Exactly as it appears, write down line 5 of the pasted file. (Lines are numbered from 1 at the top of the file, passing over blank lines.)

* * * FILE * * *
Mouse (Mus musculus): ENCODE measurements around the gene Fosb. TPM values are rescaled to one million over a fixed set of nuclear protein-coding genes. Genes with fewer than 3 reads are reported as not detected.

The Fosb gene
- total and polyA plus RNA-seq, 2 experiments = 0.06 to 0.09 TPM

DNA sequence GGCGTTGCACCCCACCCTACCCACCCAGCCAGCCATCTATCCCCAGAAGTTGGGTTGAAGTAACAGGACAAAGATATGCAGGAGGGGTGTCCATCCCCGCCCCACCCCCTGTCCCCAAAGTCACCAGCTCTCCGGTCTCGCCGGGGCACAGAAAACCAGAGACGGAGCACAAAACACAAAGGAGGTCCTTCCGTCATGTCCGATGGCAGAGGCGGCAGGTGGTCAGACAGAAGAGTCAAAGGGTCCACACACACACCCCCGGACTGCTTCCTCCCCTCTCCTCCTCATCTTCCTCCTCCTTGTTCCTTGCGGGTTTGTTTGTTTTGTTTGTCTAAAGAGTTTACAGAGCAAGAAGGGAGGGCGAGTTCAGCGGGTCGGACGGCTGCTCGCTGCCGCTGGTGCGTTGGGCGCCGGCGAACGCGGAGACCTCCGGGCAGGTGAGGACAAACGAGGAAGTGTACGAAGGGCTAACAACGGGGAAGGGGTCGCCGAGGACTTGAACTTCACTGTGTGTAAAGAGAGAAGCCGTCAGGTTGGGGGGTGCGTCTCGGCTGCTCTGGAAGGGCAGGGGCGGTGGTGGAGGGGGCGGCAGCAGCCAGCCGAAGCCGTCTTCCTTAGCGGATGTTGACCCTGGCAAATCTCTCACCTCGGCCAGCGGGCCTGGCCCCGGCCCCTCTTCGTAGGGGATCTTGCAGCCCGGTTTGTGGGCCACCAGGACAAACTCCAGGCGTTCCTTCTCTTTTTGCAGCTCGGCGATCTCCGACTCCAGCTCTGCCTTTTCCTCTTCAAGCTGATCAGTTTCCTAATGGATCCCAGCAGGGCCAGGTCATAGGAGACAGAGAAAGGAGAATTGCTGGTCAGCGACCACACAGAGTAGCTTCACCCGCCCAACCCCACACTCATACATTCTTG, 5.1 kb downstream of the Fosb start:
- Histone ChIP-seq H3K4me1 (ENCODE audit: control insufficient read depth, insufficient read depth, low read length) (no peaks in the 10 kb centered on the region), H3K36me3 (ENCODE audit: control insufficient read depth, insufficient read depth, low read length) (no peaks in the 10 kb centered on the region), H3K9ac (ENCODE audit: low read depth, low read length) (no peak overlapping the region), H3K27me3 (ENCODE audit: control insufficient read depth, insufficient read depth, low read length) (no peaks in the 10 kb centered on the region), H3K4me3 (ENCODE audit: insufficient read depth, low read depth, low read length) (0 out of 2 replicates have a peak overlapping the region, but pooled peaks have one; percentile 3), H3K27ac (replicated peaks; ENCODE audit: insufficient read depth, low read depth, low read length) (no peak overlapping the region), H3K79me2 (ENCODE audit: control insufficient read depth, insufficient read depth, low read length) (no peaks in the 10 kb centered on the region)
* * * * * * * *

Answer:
- Histone ChIP-seq H3K4me1 (ENCODE audit: control insufficient read depth, insufficient read depth, low read length) (no peaks in the 10 kb centered on the region), H3K36me3 (ENCODE audit: control insufficient read depth, insufficient read depth, low read length) (no peaks in the 10 kb centered on the region), H3K9ac (ENCODE audit: low read depth, low read length) (no peak overlapping the region), H3K27me3 (ENCODE audit: control insufficient read depth, insufficient read depth, low read length) (no peaks in the 10 kb centered on the region), H3K4me3 (ENCODE audit: insufficient read depth, low read depth, low read length) (0 out of 2 replicates have a peak overlapping the region, but pooled peaks have one; percentile 3), H3K27ac (replicated peaks; ENCODE audit: insufficient read depth, low read depth, low read length) (no peak overlapping the region), H3K79me2 (ENCODE audit: control insufficient read depth, insufficient read depth, low read length) (no peaks in the 10 kb centered on the region)